Suicide Prevention Blog Hop
I wanted to do this for many reasons. One of which I've lost friends to suicide, three people alone this year and one of which I'll be talking about shortly. The other reason is I've fought a major depressive disorder and a chronic pain syndrome most my life. I would be lying if I said suicide hadn't crossed my mind, especially in recent years with medical school loans crushing me and the devestating injury that ended my medical career (the whole reason those loans are so out of control).
I'm not the one to offer advice on how to deal with this sort of depression. Finding an outlet, in my case, writing, helped me, especially when it turned out that I'm allergic to most anti-depressants and the insurance doesn't really allow for therapy. I turned to friends. I thought about what I went through and what the families went through after a suicide.
But what I wanted to talk about more was the rise in suicide of veterans. A bizarre hiccup in fortunes prevented me from joining the military as I wanted to but veteran care has been important to me for twenty years. I did my residency in VA hospitals, including one of the largest VA mental hospitals in the country. I'm part of the Veterans commissions at the campus I know teach at. The number of suicides is spiraling to frightening levels. It saddens me and I wish there were more I could do to help. In theory I'll be trained this year, in conjunction with the VA hospital to intervene more as my campus is Vet-friendly.
That brings me to my friend, Zog. Zog was a Viet Nam vet and he suffered from PTSD issues as well as chronic pain syndromes. I understood both well as they are issues I share. At the beginning of my career in teaching after being retrained after my hand injury, no school wanted to take a chance on me. That did little good for my own depression. I found one school in Rhinelander WI that needed help for a single semester. The pay was ridiculously, unlivable even, low. Zog rented me a home for free. I used my 500$/month (yes that is literally what an adjunct makes per class) to pay utilities. While there, since I was working, the federal government sent the police to track me down because my student loans were going unpaid. (they wanted nearly 2,500 a month). They found me in Wal-Mart. It was rough then and Zog helped me find a psychiatrist, another friend of his. She wanted to put me in a locked ward because she was afraid I would kill myself.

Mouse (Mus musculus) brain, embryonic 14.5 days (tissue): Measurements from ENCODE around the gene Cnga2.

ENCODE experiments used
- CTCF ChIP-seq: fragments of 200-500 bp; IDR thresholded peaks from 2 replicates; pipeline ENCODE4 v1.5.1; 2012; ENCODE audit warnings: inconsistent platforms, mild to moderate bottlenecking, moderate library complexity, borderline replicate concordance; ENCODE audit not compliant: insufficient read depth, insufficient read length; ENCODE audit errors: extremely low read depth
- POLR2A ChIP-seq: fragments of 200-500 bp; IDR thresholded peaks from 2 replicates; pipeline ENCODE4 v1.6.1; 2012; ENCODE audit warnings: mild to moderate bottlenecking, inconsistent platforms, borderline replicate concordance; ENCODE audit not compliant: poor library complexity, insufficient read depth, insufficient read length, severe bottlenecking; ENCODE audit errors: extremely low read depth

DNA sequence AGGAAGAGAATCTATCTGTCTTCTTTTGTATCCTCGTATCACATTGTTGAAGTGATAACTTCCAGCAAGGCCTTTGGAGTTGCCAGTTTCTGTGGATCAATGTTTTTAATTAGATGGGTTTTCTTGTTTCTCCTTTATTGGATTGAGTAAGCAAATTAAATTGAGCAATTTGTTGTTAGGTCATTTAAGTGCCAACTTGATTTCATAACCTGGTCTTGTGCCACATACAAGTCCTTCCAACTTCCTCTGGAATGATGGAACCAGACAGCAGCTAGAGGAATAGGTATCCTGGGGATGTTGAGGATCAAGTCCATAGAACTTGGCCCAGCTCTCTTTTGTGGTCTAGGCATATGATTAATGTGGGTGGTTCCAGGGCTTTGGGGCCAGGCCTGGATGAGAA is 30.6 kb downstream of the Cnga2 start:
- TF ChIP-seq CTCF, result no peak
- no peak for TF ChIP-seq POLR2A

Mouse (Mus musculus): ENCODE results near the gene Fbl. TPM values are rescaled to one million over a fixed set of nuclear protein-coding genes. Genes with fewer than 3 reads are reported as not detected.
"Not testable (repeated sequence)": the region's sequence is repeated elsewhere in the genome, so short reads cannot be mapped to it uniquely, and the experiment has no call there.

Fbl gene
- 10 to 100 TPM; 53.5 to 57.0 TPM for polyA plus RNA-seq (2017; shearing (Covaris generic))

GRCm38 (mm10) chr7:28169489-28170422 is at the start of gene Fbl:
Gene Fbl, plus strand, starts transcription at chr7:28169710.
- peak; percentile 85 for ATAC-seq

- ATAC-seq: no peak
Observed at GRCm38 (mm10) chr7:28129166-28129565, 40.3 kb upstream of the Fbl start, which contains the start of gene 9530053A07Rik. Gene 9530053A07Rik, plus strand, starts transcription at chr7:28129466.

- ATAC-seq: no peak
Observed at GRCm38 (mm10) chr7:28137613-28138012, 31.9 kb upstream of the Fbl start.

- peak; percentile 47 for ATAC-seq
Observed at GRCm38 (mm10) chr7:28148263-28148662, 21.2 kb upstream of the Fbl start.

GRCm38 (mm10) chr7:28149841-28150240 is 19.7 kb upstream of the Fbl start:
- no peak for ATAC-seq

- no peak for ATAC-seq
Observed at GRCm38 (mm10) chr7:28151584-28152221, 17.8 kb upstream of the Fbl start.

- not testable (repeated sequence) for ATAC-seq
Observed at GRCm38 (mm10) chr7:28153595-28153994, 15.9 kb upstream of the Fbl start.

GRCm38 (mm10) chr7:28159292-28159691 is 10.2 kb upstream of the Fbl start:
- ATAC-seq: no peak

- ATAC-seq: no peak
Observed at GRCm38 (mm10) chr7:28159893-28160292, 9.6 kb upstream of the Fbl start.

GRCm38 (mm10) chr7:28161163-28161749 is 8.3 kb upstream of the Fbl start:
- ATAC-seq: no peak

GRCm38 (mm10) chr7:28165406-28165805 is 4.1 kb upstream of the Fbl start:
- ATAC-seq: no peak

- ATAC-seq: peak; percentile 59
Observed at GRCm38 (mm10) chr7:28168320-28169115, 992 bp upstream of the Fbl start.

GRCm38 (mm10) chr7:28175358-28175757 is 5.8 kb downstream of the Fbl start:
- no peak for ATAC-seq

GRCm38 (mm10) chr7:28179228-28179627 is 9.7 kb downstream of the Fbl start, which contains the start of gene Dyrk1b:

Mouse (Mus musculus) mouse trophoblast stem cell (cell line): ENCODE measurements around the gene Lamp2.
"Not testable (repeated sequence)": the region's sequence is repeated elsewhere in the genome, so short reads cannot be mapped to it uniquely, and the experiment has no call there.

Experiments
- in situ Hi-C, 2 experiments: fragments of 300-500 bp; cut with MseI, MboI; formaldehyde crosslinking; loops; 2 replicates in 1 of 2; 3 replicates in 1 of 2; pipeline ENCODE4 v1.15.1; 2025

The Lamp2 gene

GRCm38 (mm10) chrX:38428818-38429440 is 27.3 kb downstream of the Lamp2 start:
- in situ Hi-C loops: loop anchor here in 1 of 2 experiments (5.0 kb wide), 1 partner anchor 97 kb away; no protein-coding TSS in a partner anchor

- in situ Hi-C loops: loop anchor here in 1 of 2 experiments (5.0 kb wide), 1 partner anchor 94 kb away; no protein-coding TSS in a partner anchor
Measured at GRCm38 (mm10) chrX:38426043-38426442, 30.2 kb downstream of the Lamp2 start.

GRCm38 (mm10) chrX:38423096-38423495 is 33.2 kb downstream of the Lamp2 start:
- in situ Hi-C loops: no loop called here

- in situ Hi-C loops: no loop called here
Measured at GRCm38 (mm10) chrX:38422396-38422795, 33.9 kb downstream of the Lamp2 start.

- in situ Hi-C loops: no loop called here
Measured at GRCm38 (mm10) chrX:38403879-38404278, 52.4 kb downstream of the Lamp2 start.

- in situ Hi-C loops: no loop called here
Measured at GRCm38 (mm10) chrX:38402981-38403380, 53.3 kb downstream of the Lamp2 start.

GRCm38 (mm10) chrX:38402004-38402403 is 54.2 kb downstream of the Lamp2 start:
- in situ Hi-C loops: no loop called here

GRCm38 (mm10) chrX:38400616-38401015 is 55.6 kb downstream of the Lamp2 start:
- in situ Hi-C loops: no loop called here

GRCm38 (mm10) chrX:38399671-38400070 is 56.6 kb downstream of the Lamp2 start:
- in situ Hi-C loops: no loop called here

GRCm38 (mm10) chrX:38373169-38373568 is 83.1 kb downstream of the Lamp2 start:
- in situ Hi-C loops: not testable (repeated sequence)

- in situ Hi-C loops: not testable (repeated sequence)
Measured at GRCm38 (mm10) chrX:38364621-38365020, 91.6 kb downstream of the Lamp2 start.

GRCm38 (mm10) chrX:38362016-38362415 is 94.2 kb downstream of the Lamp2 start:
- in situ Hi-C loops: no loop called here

She wasn't really wrong. I refused and Zog looked in on me every day, took me to alternative medical centers and helped me. I moved on not in a semester but in a year because they liked me so much. When I moved I was hundreds of miles away from Zog. I knew he was having some trouble. I always told him he would be better off in the SW with his health issues. What none of his friends knew was he wasn't having 'some trouble.' His chronic pain syndrome, coupled with the residual effects of Viet Nam had taken their toll. He was house bound. He never said a word. I can only imagine he didn't want to be a burden. He took his life earlier this year. My friends and I are still dealing with the affects of not knowing the depths of his troubles, of dealing with the sadness and anger of working through the aftermath.
There was help out there. I wish Zog had done what I did and reached for that help. That is what I really want to say, there is help out there. For my veterans, I've gone and looked for that help.
On the top of my list is the Wounded Warrior Project (click on their programs. There are several for dealing with the mind for both the veteran and his/her family).
Operation Wolfhound service dogs for veterans with PTSD
Both of these are so important to me, they're in one of my novels.
Canine Angels Free service dogs for Vets
And some suicide prevent resources for everyone
National Suicide Prevention Lifeline
head here for the rest of the blog hop